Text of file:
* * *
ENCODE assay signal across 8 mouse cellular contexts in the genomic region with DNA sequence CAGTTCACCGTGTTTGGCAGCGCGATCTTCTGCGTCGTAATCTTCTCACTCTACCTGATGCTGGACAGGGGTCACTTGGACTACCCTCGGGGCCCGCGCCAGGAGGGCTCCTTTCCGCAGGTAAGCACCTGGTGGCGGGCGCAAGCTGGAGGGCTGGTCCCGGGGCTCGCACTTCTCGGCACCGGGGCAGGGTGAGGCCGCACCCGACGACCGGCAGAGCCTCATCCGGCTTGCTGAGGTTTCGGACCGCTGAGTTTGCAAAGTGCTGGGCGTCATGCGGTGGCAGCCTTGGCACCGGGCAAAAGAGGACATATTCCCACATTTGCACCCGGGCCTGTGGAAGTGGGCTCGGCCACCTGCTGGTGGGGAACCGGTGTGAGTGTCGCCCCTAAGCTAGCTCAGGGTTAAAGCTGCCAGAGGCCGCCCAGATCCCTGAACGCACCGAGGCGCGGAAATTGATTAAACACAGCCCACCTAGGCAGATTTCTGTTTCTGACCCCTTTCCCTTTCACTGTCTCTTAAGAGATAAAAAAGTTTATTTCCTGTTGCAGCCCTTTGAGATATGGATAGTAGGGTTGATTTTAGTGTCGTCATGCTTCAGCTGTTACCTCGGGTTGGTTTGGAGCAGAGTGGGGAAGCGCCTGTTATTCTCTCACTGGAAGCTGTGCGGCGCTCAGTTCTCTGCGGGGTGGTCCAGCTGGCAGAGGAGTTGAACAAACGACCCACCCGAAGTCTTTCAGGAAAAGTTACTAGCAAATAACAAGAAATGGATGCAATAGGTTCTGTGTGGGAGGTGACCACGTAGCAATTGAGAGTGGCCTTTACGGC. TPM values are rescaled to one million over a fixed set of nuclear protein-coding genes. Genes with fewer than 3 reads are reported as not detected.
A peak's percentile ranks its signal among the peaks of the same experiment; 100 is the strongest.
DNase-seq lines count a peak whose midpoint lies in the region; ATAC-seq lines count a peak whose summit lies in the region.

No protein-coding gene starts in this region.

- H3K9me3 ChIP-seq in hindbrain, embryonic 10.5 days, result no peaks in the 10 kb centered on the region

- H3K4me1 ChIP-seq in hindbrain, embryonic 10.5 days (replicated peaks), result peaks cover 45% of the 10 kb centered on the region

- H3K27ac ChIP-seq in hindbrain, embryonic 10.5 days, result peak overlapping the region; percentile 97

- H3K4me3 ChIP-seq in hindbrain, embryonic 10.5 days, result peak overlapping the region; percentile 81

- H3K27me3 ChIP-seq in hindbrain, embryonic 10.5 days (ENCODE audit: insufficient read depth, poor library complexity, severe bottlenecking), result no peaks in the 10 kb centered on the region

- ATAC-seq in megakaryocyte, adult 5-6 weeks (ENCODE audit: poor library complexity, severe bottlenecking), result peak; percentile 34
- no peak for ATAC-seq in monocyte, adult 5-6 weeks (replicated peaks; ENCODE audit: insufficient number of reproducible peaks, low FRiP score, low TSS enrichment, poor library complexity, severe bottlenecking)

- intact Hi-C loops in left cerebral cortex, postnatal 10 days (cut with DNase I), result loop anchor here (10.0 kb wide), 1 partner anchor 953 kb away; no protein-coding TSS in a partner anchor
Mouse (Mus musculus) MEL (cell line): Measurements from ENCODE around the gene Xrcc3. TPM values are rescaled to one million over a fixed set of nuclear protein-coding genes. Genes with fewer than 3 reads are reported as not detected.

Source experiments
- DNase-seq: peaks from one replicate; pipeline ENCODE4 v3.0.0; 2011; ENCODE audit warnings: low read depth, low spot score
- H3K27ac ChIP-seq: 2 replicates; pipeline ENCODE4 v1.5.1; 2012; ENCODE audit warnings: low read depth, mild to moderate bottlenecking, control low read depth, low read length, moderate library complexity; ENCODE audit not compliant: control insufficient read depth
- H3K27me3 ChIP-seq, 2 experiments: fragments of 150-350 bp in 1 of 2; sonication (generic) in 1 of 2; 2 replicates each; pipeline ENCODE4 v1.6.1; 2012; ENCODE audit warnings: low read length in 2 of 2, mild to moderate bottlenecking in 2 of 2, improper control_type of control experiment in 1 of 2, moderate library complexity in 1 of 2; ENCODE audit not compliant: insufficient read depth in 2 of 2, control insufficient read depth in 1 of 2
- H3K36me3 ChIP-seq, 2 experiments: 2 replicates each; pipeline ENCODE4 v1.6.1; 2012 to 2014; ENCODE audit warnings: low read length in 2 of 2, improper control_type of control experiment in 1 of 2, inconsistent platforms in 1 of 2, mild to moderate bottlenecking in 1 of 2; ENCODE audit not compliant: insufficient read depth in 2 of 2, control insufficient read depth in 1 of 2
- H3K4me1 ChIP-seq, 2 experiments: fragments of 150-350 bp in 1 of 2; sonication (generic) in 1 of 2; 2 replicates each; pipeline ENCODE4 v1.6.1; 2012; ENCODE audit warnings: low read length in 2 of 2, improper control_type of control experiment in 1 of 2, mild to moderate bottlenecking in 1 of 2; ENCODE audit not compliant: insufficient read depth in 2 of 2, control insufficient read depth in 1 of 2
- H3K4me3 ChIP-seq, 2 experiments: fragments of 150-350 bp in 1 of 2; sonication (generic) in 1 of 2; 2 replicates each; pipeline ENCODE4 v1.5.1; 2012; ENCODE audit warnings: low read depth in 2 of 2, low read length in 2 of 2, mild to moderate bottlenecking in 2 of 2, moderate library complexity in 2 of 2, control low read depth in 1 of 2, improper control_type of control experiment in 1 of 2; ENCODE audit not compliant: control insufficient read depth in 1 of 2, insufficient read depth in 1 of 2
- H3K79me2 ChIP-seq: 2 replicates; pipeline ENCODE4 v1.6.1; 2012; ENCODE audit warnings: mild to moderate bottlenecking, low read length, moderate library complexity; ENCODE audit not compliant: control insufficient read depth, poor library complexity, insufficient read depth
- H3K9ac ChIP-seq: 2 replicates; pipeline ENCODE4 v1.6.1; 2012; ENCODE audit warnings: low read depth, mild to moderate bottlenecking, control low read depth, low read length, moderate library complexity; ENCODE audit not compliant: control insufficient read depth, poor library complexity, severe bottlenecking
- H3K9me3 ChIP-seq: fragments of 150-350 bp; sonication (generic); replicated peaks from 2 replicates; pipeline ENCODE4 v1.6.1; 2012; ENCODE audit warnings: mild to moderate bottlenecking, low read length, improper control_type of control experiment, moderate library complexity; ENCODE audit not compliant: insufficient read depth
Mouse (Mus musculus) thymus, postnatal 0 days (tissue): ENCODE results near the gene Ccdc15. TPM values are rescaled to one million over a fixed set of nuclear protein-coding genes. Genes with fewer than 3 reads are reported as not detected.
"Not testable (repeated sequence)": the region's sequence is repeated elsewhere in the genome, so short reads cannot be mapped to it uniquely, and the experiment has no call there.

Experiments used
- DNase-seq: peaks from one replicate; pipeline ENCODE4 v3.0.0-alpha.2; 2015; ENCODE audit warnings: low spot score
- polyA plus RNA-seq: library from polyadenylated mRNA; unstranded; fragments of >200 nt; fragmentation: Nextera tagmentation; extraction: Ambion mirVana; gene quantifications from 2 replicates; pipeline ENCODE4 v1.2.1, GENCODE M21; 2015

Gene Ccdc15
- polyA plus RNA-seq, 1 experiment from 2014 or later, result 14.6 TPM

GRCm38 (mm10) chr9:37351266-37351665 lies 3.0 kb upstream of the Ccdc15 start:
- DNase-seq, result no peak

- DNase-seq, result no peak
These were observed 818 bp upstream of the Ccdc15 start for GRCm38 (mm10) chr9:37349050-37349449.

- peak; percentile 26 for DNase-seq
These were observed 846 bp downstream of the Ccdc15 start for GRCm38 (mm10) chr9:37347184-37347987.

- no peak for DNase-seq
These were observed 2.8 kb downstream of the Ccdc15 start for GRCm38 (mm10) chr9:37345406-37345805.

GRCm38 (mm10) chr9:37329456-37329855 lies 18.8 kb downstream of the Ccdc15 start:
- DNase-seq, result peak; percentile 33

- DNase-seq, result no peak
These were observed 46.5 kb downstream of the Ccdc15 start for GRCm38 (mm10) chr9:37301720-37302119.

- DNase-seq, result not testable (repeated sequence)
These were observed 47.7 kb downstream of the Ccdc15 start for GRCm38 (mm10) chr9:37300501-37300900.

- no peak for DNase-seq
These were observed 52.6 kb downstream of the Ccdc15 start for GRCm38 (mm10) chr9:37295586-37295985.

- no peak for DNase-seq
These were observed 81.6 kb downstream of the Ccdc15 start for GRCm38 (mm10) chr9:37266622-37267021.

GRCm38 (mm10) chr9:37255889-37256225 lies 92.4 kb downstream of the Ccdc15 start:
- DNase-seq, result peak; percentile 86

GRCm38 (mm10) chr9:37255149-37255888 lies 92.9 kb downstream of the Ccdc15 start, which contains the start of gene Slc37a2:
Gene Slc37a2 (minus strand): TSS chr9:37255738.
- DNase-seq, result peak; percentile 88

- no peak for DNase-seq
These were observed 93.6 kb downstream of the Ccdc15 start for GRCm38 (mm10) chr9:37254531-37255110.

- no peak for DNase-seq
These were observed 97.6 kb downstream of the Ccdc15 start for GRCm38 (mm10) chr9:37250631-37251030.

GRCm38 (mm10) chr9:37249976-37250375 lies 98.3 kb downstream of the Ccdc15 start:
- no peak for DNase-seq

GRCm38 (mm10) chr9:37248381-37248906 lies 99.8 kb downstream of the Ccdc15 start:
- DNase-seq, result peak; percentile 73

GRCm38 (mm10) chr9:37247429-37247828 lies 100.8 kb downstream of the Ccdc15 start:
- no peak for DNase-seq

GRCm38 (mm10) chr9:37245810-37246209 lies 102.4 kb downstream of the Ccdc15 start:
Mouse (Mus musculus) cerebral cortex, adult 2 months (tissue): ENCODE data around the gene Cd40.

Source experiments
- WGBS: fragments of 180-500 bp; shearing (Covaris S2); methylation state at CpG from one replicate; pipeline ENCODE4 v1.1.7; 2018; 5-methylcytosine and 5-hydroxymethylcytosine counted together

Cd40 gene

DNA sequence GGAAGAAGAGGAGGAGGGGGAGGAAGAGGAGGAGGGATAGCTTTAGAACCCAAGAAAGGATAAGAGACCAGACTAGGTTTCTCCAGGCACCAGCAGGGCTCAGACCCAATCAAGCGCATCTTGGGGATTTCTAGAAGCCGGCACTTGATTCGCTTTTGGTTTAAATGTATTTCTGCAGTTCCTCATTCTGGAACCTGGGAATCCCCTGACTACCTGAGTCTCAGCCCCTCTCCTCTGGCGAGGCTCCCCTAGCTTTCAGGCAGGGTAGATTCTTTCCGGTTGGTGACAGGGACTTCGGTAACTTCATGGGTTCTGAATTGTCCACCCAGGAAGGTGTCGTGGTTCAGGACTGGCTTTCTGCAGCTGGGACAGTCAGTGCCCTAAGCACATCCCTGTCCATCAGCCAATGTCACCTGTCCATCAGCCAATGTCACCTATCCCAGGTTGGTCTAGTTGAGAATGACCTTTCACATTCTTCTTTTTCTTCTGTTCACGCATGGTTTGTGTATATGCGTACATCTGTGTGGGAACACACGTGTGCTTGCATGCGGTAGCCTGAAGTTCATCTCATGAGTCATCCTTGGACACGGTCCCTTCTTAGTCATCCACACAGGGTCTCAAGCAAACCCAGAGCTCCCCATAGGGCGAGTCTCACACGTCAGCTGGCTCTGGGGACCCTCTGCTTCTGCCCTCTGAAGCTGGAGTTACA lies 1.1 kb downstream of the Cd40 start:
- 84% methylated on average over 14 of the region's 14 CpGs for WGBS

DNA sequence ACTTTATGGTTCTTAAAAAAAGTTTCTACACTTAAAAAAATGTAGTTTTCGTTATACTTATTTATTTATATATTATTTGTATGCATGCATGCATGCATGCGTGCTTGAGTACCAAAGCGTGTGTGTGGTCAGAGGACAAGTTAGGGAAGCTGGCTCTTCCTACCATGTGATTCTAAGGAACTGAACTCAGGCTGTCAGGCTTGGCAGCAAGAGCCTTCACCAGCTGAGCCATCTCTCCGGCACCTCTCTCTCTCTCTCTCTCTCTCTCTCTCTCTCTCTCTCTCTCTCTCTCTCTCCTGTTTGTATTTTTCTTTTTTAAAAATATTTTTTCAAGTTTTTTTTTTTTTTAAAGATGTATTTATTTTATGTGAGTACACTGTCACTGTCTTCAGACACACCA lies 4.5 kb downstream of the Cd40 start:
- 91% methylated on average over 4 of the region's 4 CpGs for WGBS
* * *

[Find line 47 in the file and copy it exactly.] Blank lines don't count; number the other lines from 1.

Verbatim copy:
- no peak for DNase-seq